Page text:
Thursday 23 February 2012

The Hole in the Wall, Little Wilbraham, Cambridgeshire

Somewhere near the middle of nowhere, in a featureless, flat East Anglian landscape, this village pub and its kitchen is now in the hands of Alex Rushmer, who made the finals of, but didn't win the amateur version of Masterchef a year or two ago. He was in the kitchen during lunchtime service today. He did an oh-so-casual walkpast my table to pretend to look at something by the bar: no doubt the front of house manager had alerted him to unknown fat bloke, in a suit, dining alone, and he probably wanted to check I wasn't one of the known tyre-men.

Inside The Hole in the Wall, it's a small, traditional country pub, with lots of beams, exposed wood and open fires. A bit on the dark side, maybe, but I suppose that adds to the atmosphere. I understand they have a separate restaurant room, which may be different.

A carafe of good tapwater is automatically brought to the table: no upselling of bottled water here. I also had a nice pint of local IPA, which seemed well kept.

It's an interesting menu: nothing extraordinary, but all very appealing. As well as the à la carte, from which I chose, they had a 2-2-2 set lunch menu, from which they were doing a roaring trade in rather good looking chicken pot pies.

Good, home-made bread came first: a tomato foccaccia that was more like a flat bread, but still good, excellent treacle soda bread and a really good sourdough.

Bread - served on the end of a case of 1975 Brane Cantenac!

tempura gurnard fillet (pea soup)
I started with tempura gurnard with pea soup. Nice gurnard, crisp batter. Really good soup, even if it's not exactly British pea season. It seemed a bit of an odd combination initially, until fish, chips and mushy peas flashed into my mind. No chip element, but that would have probably been too much in a starter.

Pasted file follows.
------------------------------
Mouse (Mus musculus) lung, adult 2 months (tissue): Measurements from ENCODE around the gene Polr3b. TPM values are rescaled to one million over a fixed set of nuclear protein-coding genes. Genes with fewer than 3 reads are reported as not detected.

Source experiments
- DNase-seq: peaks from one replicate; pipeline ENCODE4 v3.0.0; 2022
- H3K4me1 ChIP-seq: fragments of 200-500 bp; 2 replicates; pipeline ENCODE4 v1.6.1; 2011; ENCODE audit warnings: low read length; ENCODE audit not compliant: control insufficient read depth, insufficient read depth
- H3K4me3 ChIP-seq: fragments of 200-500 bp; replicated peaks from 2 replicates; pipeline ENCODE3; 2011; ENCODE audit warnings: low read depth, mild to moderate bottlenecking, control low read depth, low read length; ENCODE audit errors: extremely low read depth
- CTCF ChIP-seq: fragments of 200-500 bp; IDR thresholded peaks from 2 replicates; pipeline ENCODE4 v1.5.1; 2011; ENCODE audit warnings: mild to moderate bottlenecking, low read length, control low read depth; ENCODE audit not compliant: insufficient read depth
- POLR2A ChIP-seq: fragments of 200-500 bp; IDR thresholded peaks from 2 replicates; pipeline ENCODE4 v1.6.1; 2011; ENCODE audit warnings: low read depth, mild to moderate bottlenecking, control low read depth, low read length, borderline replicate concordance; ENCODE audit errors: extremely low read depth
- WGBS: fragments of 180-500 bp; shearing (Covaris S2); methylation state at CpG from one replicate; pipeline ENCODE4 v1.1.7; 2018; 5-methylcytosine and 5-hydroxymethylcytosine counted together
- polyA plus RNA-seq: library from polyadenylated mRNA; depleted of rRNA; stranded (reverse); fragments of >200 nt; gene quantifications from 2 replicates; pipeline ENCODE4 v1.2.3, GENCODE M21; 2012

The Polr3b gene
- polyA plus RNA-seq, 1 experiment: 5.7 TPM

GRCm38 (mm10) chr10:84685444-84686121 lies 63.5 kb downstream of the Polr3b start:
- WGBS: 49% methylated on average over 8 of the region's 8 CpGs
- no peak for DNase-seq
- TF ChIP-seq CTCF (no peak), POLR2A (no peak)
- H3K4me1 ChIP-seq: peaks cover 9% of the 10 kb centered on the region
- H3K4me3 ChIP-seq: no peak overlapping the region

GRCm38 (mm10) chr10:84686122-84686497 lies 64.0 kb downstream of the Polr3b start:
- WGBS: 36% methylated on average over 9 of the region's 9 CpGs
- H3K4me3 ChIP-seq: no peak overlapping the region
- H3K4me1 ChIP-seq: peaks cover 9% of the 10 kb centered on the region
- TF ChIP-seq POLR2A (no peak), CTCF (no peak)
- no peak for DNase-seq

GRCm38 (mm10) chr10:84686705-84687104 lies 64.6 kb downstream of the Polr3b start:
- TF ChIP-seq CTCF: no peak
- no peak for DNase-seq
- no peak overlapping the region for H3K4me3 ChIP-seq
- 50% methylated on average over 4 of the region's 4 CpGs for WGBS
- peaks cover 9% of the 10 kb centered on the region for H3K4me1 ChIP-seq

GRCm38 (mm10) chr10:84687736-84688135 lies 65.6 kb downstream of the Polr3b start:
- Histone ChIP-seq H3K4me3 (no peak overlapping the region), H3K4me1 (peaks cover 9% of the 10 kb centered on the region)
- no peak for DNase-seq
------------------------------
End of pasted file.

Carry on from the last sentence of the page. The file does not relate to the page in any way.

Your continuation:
telmara farm duck breast (potato terrine, red cabbage, pickled cucumber and spiced tobacco caramel)
Main course was a bit less successful, but not to the point of needing to raise an issue. Duck breast with red cabbage, pickled cucumber, tobacco caramel (definitely more caramel than a gastrique) and potato terrine (i.e. slices of pommes Anna, roasted). Overall conception was great, the combination of red cabbage and pickled cucumber won me over, but the duck had an uncrisped, and therefore pretty inedible skin and, while it was nicely medium-rare, it felt like it had spent just a bit too long in the waterbath, with the slight tendency to pappiness that goes with that. I asked at the end of the meal how the duck was cooked and was assured that it was not done sous vide.  I'm not convinced: it had all the hallmarks. But overall a good dish.

Cambridge burnt cream with doughnuts and coffee sorbet
 The meal ended on a very high note with a faultless Cambridge burnt cream, with a nice thin brûlée crust, that would have been great on its own. But it was elevated by three really superlative, light, fluffy, just-warm doughnuts, and an excellent coffee sorbet. The sorbet was probably superfluous, but the joy of making your own custard doughnuts by dunking the doughnuts in the custard really put a smile on my face.

The first cup of espresso was bad. I asked the manager to taste it to see if that's how it should be as, after all, it could just have been a blend of beans I really disliked. After a few moments, he brought another, much better espresso, and knocked both off the bill, thanking me for drawing it to his attention, as he now knew the waitress needed more training.

With coffee, came a small antique tin of petits fours: an indifferent and over-cold white chocolate/coconut truffle, a superb pate de fruits and what looked like a caramel that I didn't get round to.

Service was a bit mixed. Senior staff were excellent; junior (eastern European?) seemed to find it hard to engage with customers

Hole in the Wall on Urbanspoon

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